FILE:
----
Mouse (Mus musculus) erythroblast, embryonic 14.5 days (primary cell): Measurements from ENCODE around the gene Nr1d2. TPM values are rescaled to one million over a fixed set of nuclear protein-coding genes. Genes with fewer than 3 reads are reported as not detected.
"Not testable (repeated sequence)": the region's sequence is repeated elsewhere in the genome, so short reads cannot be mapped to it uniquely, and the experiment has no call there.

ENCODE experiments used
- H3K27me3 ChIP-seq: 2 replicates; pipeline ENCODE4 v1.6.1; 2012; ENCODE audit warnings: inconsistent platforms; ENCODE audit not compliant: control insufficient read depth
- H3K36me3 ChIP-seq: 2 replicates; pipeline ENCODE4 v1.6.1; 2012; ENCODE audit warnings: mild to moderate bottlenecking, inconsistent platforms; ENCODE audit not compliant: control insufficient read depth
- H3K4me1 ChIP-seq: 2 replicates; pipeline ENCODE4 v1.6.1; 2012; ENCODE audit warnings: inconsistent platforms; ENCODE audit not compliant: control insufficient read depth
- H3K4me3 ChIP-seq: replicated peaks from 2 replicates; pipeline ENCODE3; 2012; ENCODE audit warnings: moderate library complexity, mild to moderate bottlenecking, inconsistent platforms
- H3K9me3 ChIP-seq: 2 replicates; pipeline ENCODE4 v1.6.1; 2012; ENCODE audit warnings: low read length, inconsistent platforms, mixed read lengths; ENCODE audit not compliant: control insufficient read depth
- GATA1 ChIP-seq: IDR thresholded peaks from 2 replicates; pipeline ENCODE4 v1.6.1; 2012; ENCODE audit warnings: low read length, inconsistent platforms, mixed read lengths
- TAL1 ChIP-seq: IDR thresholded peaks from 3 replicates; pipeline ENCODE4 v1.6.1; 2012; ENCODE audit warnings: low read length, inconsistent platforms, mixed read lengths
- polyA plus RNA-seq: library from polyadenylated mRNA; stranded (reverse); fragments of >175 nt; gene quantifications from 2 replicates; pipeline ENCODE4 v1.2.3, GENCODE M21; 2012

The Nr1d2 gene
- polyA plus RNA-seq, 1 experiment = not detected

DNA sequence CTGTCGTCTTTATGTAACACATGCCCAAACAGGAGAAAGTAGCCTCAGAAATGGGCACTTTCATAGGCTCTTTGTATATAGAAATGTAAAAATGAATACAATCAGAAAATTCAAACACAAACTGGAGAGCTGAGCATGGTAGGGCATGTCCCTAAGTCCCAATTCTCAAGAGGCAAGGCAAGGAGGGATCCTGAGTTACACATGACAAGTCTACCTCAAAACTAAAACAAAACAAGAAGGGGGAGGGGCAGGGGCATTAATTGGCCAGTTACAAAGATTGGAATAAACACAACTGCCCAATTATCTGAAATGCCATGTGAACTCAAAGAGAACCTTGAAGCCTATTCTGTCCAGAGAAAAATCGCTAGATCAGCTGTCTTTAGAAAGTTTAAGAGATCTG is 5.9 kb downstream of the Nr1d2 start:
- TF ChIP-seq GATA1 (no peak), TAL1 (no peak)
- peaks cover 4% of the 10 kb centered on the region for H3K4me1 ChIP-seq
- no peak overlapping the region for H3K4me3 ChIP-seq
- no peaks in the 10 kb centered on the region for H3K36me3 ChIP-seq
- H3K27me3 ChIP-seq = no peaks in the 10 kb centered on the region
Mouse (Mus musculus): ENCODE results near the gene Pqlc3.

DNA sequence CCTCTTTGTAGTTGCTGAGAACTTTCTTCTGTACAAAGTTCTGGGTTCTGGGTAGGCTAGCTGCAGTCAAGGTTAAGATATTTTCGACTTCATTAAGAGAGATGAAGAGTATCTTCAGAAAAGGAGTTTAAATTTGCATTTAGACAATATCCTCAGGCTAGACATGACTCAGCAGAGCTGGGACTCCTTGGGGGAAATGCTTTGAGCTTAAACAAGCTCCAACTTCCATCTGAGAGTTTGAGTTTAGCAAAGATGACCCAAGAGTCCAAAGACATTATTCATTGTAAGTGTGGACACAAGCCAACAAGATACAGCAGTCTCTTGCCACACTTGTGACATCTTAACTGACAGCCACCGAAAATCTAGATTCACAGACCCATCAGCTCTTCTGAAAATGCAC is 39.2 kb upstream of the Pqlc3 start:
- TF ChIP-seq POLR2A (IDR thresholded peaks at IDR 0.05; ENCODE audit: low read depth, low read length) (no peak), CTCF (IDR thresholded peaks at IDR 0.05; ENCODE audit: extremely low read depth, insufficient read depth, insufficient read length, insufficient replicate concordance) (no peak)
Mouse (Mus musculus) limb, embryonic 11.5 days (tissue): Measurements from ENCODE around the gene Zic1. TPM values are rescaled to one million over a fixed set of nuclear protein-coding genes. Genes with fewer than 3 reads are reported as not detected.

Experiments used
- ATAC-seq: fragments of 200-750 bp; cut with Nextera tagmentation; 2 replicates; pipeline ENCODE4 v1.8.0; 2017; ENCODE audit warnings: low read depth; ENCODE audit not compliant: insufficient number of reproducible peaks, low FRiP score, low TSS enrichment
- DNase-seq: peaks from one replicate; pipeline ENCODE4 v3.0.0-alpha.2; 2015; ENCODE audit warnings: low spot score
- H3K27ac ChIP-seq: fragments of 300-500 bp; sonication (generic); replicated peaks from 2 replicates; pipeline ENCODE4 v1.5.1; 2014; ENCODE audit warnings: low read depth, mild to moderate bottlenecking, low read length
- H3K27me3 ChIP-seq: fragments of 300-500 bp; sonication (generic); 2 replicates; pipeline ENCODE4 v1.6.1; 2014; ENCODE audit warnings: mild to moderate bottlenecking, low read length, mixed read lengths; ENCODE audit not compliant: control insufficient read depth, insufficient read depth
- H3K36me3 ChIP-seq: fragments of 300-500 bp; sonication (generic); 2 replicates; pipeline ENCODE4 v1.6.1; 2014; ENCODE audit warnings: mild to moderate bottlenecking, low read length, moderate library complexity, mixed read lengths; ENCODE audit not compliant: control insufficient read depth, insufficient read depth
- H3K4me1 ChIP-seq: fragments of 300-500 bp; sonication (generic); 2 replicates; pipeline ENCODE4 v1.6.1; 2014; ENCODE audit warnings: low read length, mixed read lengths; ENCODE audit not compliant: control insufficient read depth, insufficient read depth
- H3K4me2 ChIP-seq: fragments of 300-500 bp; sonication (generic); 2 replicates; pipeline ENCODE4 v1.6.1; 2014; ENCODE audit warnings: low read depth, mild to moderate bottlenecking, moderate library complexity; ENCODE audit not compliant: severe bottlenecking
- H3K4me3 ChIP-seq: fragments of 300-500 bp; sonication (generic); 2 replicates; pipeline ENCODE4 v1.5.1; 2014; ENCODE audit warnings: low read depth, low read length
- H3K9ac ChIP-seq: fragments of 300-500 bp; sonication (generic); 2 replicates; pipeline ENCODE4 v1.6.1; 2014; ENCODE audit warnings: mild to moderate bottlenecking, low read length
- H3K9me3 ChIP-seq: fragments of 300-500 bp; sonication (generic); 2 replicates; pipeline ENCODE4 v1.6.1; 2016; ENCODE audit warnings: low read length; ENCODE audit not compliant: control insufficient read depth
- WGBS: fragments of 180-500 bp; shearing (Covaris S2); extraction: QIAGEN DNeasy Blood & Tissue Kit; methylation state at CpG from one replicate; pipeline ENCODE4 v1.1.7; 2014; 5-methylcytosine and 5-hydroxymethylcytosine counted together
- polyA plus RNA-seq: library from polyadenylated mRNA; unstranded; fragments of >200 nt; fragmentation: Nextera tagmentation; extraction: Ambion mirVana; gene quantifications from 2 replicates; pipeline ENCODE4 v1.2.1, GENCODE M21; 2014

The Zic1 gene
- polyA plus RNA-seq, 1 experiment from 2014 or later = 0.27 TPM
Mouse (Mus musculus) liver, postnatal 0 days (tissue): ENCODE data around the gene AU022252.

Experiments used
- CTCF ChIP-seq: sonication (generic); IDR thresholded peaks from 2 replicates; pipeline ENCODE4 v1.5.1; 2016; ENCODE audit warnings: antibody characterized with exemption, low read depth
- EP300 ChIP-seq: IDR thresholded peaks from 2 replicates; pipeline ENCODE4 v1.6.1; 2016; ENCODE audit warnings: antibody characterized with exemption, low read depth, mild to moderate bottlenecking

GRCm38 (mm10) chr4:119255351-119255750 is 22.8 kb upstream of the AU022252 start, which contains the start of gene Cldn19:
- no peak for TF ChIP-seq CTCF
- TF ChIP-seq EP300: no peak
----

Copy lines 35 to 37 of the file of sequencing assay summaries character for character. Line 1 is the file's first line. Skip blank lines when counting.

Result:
- WGBS: fragments of 180-500 bp; shearing (Covaris S2); extraction: QIAGEN DNeasy Blood & Tissue Kit; methylation state at CpG from one replicate; pipeline ENCODE4 v1.1.7; 2014; 5-methylcytosine and 5-hydroxymethylcytosine counted together
- polyA plus RNA-seq: library from polyadenylated mRNA; unstranded; fragments of >200 nt; fragmentation: Nextera tagmentation; extraction: Ambion mirVana; gene quantifications from 2 replicates; pipeline ENCODE4 v1.2.1, GENCODE M21; 2014

The Zic1 gene